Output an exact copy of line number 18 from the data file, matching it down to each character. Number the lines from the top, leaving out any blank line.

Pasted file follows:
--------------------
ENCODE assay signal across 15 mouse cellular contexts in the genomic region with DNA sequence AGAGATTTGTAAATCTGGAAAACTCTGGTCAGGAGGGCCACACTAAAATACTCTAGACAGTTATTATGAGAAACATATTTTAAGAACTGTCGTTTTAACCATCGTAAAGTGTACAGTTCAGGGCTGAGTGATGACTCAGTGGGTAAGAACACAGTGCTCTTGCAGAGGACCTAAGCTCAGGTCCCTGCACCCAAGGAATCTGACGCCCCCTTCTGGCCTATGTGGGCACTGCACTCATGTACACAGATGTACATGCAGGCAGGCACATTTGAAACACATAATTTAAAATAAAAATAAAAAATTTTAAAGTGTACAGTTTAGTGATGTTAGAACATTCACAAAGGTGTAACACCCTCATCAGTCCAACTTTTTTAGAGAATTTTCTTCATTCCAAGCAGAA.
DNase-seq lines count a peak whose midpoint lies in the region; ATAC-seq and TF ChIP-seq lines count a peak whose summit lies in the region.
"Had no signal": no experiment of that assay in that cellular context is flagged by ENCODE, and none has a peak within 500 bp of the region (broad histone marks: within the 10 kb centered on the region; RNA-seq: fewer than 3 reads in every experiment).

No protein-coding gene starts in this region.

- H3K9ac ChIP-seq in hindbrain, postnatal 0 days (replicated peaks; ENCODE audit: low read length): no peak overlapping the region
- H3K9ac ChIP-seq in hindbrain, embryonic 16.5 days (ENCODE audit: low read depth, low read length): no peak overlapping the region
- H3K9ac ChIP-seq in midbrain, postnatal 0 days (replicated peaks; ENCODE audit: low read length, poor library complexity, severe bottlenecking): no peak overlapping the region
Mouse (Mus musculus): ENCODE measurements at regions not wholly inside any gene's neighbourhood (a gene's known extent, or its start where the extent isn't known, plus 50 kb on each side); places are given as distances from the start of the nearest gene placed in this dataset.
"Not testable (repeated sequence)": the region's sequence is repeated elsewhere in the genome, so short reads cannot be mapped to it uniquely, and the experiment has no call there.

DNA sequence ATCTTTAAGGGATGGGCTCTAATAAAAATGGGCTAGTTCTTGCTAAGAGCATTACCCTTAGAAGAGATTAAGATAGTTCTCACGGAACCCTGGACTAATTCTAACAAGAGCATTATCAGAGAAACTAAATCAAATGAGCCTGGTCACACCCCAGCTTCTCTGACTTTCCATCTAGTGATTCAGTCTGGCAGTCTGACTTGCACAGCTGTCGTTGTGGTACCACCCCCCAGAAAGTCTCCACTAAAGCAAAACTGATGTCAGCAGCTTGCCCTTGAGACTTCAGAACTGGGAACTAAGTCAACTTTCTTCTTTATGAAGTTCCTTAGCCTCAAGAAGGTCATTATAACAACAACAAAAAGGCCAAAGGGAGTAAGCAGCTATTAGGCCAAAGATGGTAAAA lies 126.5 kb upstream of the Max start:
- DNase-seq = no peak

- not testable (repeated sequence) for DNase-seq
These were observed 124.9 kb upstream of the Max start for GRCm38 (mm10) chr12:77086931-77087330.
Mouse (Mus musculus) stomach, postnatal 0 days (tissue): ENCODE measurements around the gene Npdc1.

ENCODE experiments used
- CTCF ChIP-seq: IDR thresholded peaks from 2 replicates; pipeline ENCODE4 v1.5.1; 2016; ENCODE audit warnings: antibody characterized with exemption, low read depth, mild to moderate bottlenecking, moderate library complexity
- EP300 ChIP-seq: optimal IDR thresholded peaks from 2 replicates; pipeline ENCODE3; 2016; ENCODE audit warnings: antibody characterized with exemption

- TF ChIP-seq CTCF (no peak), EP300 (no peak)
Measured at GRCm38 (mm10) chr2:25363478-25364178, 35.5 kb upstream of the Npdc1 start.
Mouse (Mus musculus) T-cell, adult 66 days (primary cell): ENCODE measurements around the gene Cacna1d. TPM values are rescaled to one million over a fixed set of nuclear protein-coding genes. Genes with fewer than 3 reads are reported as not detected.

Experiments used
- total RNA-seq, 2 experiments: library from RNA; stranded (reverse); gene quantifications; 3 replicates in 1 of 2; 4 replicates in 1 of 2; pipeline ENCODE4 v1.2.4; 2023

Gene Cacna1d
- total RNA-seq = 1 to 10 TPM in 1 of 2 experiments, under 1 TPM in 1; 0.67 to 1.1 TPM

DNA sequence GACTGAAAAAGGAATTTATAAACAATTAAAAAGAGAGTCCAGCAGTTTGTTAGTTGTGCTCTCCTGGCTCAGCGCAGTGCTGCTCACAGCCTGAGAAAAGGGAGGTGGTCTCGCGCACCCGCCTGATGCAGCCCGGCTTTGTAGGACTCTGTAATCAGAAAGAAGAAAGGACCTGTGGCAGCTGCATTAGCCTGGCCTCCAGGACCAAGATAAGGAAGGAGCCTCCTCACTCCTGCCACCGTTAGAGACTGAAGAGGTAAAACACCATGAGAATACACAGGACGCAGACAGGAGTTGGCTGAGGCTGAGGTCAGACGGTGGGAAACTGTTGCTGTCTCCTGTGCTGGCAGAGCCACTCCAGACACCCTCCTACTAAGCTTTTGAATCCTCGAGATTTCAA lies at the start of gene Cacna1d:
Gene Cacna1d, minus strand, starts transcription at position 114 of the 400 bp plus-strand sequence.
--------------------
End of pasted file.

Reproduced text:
- TF ChIP-seq CTCF (no peak), EP300 (no peak)